On Deactivating my Facebook: Or, the Need for a Rhetorical Education

I had already been thinking about de-activating my Facebook before the Cambridge Analytica story broke. I’m writing a dissertation, raising a dog, rooming with a cat, and always working on music–Facebook, I felt, was eating my time in a way that seemed not only unproductive but not even gratifying. (Though, to be fair, my Twitter use has had a pretty huge upswing since I’ve gotten off Facebook.) Also, as my partner likes to remind me (and I am glad she does), I am addicted to my phone. I felt like it would be a good exercise to de-activate for a whole and see how/whether it affects my life.

I hadn’t yet pulled the plug when I heard about Cambridge Analytica, but I de-activated pretty much as soon as I did. If you’re unfamiliar with the story, The Guardian has had some of the best coverage I’ve seen. I appreciated this interview with Christopher Wylie, the whistleblower about the analytics firm.

The story is extremely complicated and still developing, but this is the overall gist as I understand it: Cambridge Analytica is a pop-up company created by another data analysis firm. It was literally created to appeal to the character and interests of self-avowed intellectual and real-life monster Stephen Bannon. Cambridge Analytica was hired to influence the 2018 election. An important note: this type of business is common. Trump did it, Clinton did it, Obama did it. As I understand the situation, however, there are key and nefarious differences.

  1. Cambridge Analytica were passed data from academic researcher Aleksandr Kogan, and thus were privy to more personal information than typical data firms. (Apparently, Facebook has a more open policy for data collection in research.)
  2. The technologies and practices used to collect data on Facebook were ubiquitous. Data was collected by way of an application that gave a personality quiz, and this application allowed access to all of the users’ information, which allowed the company to make full, individualized psychological profiles of users. Furthermore, this app also collected the same information from anyone who in the social network of a user who filled out the personality quiz.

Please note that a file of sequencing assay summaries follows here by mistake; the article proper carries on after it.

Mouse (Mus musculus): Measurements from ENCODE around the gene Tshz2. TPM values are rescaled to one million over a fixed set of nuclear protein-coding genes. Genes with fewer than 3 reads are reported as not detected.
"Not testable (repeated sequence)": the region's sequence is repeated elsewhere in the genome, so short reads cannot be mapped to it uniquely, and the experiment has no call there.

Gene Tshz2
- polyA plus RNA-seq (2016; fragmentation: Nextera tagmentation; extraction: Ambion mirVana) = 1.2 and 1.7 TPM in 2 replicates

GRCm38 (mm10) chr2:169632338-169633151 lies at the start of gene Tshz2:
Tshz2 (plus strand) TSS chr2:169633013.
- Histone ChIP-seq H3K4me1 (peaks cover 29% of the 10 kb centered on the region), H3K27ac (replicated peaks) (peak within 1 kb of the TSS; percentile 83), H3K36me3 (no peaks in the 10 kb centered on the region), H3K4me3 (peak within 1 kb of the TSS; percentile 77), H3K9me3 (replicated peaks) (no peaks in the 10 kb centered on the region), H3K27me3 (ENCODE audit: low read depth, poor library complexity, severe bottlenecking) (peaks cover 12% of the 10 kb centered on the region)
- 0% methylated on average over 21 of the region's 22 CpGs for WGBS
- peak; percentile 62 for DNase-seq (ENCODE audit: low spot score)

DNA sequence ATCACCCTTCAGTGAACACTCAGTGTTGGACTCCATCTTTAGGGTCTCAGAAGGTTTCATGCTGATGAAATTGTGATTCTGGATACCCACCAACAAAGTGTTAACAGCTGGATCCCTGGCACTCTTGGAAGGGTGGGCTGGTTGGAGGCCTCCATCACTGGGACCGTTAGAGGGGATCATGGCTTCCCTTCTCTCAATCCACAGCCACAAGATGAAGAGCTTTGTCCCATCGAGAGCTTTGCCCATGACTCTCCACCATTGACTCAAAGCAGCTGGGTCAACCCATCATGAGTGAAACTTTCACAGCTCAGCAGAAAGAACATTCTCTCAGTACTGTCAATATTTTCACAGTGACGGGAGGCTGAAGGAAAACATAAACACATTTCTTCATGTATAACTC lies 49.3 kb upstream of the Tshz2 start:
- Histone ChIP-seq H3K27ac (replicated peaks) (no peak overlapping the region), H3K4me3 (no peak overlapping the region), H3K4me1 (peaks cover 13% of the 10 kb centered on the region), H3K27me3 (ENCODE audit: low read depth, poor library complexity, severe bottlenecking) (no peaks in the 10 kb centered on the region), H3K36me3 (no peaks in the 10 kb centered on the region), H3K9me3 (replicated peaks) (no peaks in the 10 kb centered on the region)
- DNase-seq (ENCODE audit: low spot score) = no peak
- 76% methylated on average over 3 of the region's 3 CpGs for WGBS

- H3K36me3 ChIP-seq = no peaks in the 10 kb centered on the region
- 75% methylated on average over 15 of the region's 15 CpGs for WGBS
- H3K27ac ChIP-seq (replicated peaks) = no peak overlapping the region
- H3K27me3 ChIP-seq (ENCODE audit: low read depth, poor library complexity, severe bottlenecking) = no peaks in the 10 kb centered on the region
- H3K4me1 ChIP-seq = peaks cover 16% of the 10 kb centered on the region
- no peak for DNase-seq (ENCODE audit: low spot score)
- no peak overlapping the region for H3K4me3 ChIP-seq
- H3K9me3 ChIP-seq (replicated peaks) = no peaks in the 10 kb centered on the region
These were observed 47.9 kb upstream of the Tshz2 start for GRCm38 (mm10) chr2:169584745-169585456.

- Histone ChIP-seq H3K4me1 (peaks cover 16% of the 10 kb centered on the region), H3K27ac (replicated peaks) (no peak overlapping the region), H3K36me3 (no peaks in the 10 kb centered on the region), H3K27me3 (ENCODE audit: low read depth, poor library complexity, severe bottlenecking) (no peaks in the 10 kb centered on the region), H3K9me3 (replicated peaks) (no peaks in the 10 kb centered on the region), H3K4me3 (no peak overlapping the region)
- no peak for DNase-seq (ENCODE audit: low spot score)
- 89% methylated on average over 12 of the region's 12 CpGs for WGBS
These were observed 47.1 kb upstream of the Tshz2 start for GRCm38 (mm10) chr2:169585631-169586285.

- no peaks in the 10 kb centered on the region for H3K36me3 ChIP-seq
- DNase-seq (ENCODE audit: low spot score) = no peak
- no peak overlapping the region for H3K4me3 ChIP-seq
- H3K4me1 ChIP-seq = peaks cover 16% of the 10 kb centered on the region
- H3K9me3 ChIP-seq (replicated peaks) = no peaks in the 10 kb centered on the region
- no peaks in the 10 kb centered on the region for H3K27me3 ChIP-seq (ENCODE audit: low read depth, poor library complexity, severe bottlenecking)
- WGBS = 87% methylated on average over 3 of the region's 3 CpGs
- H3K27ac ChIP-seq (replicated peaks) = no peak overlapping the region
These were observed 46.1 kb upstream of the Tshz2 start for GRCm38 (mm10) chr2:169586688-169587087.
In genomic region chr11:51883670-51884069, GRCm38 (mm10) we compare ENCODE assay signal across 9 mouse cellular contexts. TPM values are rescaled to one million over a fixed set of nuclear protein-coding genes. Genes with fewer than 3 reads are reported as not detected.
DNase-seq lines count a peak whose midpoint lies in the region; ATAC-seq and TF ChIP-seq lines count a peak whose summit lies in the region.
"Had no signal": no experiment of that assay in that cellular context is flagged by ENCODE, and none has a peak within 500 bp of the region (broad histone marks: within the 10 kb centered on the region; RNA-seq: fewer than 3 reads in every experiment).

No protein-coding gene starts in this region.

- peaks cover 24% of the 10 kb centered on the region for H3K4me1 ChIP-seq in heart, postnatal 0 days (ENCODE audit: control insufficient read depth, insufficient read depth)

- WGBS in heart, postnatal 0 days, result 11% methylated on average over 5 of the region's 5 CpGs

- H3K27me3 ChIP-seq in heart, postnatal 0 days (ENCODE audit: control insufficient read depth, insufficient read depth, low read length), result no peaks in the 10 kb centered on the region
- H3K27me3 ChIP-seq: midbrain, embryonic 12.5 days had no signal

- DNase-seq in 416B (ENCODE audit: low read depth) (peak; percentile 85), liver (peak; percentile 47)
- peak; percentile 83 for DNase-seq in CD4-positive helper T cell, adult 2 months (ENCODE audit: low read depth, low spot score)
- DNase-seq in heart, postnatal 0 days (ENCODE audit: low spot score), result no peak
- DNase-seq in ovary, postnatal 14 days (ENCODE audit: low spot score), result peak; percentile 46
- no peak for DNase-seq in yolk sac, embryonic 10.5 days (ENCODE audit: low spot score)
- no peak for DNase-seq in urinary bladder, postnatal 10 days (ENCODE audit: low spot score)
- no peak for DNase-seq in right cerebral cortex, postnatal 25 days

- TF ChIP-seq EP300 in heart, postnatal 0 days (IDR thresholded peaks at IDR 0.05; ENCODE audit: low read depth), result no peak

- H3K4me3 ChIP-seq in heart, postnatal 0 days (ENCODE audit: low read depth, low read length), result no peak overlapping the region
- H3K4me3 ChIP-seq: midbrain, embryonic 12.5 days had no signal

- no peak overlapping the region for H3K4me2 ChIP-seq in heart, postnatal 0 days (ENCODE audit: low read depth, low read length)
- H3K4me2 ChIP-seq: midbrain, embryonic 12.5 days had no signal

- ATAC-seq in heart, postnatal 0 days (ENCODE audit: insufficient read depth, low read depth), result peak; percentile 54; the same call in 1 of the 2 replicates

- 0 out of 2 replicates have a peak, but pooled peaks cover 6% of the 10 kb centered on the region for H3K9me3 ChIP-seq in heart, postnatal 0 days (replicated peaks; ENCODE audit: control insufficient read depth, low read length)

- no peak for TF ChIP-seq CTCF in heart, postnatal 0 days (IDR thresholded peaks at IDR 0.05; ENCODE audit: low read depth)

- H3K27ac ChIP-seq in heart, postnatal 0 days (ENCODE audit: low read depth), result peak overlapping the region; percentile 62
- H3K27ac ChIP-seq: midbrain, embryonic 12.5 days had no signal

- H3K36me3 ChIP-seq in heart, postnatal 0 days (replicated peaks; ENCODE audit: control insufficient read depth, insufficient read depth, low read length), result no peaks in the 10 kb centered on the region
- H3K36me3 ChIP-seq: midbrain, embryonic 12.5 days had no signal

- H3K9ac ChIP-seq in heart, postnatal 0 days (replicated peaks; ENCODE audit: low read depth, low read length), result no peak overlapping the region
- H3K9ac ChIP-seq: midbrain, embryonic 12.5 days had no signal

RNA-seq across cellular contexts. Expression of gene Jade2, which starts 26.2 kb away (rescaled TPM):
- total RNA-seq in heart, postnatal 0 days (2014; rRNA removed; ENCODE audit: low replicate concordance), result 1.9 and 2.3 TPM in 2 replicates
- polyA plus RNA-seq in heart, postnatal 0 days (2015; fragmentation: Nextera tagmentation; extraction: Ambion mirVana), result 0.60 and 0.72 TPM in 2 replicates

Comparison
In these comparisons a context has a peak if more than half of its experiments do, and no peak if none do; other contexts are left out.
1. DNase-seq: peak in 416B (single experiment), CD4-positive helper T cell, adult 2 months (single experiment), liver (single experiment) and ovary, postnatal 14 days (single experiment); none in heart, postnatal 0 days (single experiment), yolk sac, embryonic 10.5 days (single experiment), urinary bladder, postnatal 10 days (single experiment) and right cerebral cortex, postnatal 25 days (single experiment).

3. Cambridge Analytica also had a full content creation team, meaning that they could not only find key wedge-points that might sway users toward Trump, but could then create totally fabricated content (video, images, infographics, etc.) that exploits the psychological data they collected, and circulate it to users in the social network.

The story is still developing, and I might write another post about it as more information is released. But it was with all that info in mind that I de-activated my Facebook. And de-activating my Facebook was creepy.

After clicking the deactivate button, I was brought to a page with photos of my friends. It seemed like the algorithm picked the people I interacted with most, including my partner. It asked me if I really wanted to leave Facebook (even temporarily, I guess) since all my friends would miss me.

When I clicked de-activate, Facebook brought me to a second page that made me select the reason I was leaving. I had to select a reason. When I decided to click “Privacy Concerns” to send a message (despite Cambridge Analytica not being the initial reason for my departure), a pop up modal displayed, asking me whether it wouldn’t be better just to update my privacy settings. After moving through that phase, I was at last finished de-activating my Facebook account. I then just had to go through the steps of de-activating Facebook messenger.

What struck me, not only about this process but also the Cambridge Analytica story that contextualized and framed it for me, was that all of it was so deeply mired in the (black) arts of persuasion. It was all rhetorical. And it reminded me of the absolute necessity of a rhetorical education, and of the moral requirement of combining rhetorical education with ethics. For all of the problems contemporary rhetoricians have with Aristotle (and I share many of them) I still feel a commitment to a revised version of his dictum: we should teach rhetoric as a way of developing good people, communicating well. Our new media environment, which we’re further enmeshed in than we often like to think, will only increase this imperative.

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